Quotes help you to get the attention of the audience quickly. Instead of beginning your speech with an introduction like… “Fellow toastmasters leadership is an important skill that we need to learn. Leadership will make you successful. So, I’m sure you are curious to know more about leadership“, you can use quotes to begin your speech.

Do not go where the path may lead, go instead where there is no path and leave a trail” a beautiful quote from Ralph Waldo Emerson. Friends, toastmasters provide an excellent opportunity to become leaders – to create a path for fellow members to follow. Today, I’m going to talk about the benefits of taking leadership roles in toastmasters”.

Yup. R W Emerson is dead.

Ethos3 (“literally presentation champions”) give you 21 earth-shaking quotes you can use to start a speech:

2.  There’s lots of bad reasons to start a company. But there’s only one good, legitimate reason, and I think you know what it is: it’s to change the world. – Phil Libin

3.  A business that makes nothing but money is a poor business.  – Henry Ford

4.  If you are not embarrassed by the first version of your product, you’ve launched too late. – Reid Hoffman

5.  If everything seems under control, you’re not going fast enough. – Mario Andretti

6.  A man who wants to lead the orchestra must turn his back on the crowd. – Max Lucado

Hmm. I’ve heard of Henry Ford even though he’s dead. Who are these other people? Are they dead or alive? Why should anyone care if they once said something droll? Isn’t it rude to my audience to quote someone they’ve never heard of without explaining a lot more about the quotation and its author?

The Eloquent Woman is more circumspect but also a lot smarter in her list of tips:

Because the famous person said it so much better than you could:  Again, the audience is here to hear you.  You won’t find your own voice or grow as a speaker if you’re going to rely on others’ words all the time.  Figure out whether the quotation is masking your own apprehension, fear or nervousness, then figure out your own words–that authenticity will bring your speech to heights you can claim all for yourself.

U.S. President Lyndon Baines Johnson was reported by his own speechwriters to routinely cross out the names of the famous men whose quotes were inserted in his speeches, preferring to preface the quotes with, “As my dear old daddy used to say.…” — suggesting that he understood it was the words, not the famous label, that mattered.  As speechwriter Liz Carpenter learned: “Leave Aristotle out of it.”

And so on.


My advice?

Quotations in the way they are typically done are lame padding. They suggest that the speaker is a loser who can not find sharp words to make a core point and so steals someone else’s credibility to try to boost his/her own.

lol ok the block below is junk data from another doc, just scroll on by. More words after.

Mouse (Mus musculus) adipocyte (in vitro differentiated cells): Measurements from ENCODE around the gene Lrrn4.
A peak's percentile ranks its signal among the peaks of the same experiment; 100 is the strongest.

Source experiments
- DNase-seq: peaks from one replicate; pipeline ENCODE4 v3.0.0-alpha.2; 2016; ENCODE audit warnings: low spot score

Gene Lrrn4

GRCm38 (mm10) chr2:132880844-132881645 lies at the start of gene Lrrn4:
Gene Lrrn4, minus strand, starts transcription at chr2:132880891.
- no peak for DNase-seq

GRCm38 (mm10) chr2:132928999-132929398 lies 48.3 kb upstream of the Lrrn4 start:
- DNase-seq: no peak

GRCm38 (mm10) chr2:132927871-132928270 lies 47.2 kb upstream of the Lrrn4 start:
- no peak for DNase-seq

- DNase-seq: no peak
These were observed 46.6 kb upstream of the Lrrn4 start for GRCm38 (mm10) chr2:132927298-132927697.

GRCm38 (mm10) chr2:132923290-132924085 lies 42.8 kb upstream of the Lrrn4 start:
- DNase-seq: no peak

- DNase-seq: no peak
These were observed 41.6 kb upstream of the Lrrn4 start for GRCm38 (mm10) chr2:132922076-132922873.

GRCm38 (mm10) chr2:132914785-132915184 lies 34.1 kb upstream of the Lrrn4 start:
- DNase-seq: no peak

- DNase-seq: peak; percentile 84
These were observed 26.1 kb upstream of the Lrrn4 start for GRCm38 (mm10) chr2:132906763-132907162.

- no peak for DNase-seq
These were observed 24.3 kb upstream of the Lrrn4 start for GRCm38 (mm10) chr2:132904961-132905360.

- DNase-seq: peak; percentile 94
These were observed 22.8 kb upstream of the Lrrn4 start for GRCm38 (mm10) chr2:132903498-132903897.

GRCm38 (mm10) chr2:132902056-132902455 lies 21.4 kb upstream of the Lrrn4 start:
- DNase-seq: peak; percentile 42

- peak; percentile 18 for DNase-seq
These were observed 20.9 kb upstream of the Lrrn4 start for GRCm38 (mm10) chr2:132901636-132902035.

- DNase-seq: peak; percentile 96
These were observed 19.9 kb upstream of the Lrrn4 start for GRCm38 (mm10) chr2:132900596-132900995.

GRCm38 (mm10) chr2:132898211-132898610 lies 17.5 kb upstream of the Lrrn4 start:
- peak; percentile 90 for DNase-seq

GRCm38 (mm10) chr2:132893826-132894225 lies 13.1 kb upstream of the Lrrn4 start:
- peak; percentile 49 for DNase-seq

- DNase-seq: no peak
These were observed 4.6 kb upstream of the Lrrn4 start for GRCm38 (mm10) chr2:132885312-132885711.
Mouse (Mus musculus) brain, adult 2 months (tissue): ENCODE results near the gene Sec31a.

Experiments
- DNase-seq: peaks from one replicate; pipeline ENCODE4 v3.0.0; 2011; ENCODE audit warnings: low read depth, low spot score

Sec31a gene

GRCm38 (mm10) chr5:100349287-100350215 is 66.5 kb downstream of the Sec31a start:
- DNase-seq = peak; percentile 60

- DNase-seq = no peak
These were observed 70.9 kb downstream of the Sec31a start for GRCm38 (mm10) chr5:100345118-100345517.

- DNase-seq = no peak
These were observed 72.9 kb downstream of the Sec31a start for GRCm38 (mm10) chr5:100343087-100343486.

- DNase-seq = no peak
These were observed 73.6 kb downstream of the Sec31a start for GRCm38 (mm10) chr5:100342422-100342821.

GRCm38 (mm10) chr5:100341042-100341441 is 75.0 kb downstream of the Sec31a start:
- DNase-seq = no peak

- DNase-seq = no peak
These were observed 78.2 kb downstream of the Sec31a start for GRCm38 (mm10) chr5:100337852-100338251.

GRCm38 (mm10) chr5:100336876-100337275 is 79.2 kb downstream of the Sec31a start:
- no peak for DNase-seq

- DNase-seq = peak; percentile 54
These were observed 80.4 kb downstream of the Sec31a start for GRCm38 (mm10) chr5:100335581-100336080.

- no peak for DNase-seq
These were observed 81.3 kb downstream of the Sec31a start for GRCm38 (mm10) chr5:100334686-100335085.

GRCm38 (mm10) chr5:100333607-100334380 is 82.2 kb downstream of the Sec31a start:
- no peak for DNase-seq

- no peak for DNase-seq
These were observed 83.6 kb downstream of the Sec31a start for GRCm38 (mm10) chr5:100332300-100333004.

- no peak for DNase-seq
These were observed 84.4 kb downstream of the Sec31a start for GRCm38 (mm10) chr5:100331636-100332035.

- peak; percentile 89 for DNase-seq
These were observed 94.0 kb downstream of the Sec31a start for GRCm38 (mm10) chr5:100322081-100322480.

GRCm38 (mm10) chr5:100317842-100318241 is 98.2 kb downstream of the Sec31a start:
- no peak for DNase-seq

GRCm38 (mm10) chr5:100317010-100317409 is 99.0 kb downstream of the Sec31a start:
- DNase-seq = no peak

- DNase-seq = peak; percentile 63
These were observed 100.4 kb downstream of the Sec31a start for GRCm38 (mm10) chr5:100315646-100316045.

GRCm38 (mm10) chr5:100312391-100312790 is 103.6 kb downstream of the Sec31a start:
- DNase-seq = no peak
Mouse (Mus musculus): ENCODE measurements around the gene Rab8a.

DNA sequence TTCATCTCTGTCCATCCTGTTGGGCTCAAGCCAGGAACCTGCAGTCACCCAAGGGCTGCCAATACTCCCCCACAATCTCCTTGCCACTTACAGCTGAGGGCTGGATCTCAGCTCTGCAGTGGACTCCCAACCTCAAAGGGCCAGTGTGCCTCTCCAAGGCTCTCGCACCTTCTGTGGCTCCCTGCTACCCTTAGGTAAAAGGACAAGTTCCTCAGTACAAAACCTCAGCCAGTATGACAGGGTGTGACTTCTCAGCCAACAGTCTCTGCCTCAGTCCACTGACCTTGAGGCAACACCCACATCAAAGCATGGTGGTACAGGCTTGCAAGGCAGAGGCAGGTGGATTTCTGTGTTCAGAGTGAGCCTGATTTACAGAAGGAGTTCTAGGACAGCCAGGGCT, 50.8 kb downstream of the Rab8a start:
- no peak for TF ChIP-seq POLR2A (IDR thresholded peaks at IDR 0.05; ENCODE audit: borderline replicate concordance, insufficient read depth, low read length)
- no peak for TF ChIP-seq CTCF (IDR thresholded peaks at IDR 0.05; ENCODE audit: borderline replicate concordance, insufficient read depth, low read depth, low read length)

Quotations from anyone dead can almost always be excluded. If they’re so smart, why are they dead?

That said, it can be very powerful to take a notable quote even from a dead famous person, then turn it on its head and bluntly disagree with it. Our best public speaking friend, surprise:

One of the great inaugural speeches was given by Franklin D Roosevelt in 1933: Let me assert my firm belief that the only thing we have to fear is…fear itself …

I disagree! We have good reason to fear a whole long list of things.

Ecological disaster. Terrorism. Cyber attacks. The end of antibiotics. Asteroids blowing up the Earth. Robot cars that crash in all directions. Fridges that nag you to go shopping, in many different accents. Arsene Wenger ending his time at Arsenal with a final Premier League championship. All differences between men and women being abolished.

Back in 1933 things looked bad. Now they’re far worse.

Wherever you look, things are terrifying. On every human scale. We’re doomed!

Or maybe not…

Or this:

Ladies and gentlemen.

Who gave the best ever speech? Martin Luther King: “I have a dream“.

Today I tell you bluntly. I do NOT have a dream.

Dreams are for dreamy dreamers. People who are fast asleep.

I am wide awake. I have hard facts. To be precise: three hard mean-spirited grumpy facts with a bad attitude.

Here they are…

The rhetorical trick is simple. You use surprise to draw on the quoter’s authority and insight to enhance your own, by flatly disagreeing with him/her. Or you take a quotation and draw on it as a quixotic motif through the speech, thereby giving it dynamic fluid structure.

All this projects confidence and control. Everyone is having a good time: “Hey, I’m not sure where this speaker is going with all this, but it’s damn good stuff!”

More please.